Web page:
By now, you’ve probably heard that the National Rifle Association’s considered response to the horror of Newtown was (a) we need more guns in the schools, in the form of federally-funded armed guards, and (b) it’s all the video game industry’s fault, with an assist from Hollywood.
Negative reaction to the NRA’s comments is pouring in. There’s something in it for everyone to hate – even small-government conservatives were surely taken aback by the proposal for many millions of federal dollars spent on new guns for “retired police, active, Reserve, and retired military, security professionals, certified firefighters, security professionals, rescue personnel.” And, as many have already pointed out, there were two armed guards in Columbine High School who tried to stop the shooters. They failed.
Representative Chris Murphy (D-CT), who represents Newtown in the House and who will soon be sworn in as Connecticut’s next Senator, had this to say, and he’s exactly right:
He called it “the most revolting, tone-deaf statement” he’s heard.
“While Newtown continues the horrifying work of burying twenty children and six adults, the NRA has the gall to say that the solution to this problem is more, not fewer guns.
“The NRA has now made itself completely irrelevant to the national conversation about preventing gun violence, by saying that the answer to the tragedy in Newtown is to put more deadly semi-automatic assault weapons on the streets and into our schools.”
Also worth a read is the New York Times’ editorial:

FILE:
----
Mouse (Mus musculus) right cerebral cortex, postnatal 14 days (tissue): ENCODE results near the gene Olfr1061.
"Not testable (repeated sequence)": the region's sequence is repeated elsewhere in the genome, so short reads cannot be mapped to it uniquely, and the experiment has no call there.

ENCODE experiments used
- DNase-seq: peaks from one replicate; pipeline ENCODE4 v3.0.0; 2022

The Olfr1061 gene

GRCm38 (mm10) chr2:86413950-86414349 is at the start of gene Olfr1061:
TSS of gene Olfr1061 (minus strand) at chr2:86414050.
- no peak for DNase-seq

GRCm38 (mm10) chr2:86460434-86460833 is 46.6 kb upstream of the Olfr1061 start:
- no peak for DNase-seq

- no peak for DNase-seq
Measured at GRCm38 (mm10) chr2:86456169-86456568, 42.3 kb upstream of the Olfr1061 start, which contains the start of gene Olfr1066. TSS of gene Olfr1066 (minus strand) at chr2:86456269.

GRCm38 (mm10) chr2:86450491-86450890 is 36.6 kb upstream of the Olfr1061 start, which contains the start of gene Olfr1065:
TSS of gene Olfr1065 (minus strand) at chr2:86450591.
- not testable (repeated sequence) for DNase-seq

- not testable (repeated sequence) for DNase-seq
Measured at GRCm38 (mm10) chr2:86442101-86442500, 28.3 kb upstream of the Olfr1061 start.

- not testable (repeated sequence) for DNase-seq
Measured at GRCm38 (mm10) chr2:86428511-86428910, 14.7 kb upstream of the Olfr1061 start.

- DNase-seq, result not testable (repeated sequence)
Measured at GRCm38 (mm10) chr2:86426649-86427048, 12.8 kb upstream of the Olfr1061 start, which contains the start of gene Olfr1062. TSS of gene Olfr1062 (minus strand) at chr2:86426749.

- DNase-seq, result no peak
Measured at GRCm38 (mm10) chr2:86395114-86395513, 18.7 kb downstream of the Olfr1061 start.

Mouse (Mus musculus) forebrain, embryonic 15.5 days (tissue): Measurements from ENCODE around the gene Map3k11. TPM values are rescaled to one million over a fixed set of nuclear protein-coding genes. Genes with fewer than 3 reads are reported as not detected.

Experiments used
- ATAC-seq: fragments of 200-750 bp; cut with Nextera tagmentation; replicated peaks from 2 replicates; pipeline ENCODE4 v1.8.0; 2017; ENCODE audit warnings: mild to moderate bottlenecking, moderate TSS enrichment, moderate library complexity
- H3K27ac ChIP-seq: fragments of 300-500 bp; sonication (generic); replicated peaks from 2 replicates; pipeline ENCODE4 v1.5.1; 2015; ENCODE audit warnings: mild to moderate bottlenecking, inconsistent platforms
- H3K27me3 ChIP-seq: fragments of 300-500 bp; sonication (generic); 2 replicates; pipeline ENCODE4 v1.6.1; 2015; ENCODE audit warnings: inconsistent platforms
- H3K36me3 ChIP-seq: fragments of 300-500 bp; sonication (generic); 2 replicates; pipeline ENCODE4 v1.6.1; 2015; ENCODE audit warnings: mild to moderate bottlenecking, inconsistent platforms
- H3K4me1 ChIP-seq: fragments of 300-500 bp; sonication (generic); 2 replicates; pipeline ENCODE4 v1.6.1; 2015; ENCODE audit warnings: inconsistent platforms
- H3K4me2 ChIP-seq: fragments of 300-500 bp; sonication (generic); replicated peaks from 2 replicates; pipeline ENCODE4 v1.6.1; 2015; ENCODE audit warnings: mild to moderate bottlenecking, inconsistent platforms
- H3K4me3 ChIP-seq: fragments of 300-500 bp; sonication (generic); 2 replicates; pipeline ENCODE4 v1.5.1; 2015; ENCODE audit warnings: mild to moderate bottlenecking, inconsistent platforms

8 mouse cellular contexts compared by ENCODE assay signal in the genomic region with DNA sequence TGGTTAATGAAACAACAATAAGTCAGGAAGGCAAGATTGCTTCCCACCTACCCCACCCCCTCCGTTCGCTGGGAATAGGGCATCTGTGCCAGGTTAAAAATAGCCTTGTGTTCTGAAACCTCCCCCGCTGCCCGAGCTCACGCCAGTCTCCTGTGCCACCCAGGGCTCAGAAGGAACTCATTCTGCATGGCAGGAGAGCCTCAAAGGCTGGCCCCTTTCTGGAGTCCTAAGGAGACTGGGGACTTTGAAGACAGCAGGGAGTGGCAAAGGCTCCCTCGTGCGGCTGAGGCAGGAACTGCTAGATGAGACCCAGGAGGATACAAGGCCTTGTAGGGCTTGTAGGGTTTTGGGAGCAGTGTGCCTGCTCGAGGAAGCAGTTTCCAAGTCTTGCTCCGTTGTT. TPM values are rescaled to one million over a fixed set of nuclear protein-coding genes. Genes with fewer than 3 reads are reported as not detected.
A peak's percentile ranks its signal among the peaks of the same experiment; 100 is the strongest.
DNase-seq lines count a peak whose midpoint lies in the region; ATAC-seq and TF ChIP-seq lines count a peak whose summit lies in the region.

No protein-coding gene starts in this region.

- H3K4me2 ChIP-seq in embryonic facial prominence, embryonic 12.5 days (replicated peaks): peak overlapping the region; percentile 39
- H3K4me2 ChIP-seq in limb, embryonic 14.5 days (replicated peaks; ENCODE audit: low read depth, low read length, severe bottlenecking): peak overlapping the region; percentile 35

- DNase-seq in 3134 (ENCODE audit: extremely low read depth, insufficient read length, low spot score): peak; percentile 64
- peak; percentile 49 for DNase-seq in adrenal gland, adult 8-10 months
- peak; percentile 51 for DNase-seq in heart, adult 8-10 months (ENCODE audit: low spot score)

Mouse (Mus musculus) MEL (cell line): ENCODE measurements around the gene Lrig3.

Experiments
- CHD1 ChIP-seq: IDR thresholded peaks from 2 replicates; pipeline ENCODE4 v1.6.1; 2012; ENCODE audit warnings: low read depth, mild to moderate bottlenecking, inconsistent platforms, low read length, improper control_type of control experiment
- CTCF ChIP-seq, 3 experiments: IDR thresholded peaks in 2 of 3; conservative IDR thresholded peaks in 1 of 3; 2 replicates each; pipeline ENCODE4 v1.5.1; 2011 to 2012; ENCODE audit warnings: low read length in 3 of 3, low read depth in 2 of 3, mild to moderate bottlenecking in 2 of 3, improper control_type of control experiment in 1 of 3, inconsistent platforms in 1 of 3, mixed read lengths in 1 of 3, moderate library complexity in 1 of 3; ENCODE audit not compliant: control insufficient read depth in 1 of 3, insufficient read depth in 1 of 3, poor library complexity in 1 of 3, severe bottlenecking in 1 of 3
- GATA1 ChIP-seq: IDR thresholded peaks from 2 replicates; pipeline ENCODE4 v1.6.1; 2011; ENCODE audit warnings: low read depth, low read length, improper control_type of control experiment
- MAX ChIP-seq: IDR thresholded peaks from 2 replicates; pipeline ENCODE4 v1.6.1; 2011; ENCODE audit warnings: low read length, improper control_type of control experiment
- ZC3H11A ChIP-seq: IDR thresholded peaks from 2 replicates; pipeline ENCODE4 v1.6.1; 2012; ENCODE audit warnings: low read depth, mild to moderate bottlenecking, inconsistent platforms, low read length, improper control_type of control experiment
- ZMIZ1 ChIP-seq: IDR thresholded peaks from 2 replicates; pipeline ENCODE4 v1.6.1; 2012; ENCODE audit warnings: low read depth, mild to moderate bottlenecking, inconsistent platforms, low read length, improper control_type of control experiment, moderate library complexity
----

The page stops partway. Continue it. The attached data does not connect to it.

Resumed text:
we were stunned by [NRA executive VP Wayne] LaPierre’s mendacious, delusional, almost deranged rant.
Mr. LaPierre looked wild-eyed at times as he said the killing was the fault of the media, songwriters and singers and the people who listen to them, movie and TV scriptwriters and the people who watch their work, advocates of gun control, video game makers and video game players.
The N.R.A., which devotes itself to destroying compromise on guns, is blameless. So are unscrupulous and unlicensed dealers who sell guns to criminals, and gun makers who bankroll Mr. LaPierre so he can help them peddle ever-more-lethal, ever-more-efficient products, and politicians who kill even modest controls over guns.
One imagines that the Members of Congress who for years have been cowed by the NRA’s supposed prowess in the electoral realm are today shaking their heads and thinking, “geez, these are the guys we were all so scared of?” As Alec MacGillis at TNR writes:
this was the first time many in Washington and across the country had actually focused squarely on him and his organization in a long time, and this newfound focus, combined with the post-Newtown context in which LaPierre was speaking, was enough to make the NRA seem utterly, surreally amateurish and out of touch.
Here’s hoping that the country will, at long last, stop listening to LaPierre’s rantings and instead start listening to Tom Menino, Michael Bloomberg, and others in positions of actual responsibility who have to deal with gun violence.
UPDATE: Dang, check out the New York tabloids telling it like it is. Why can’t the Herald do it right?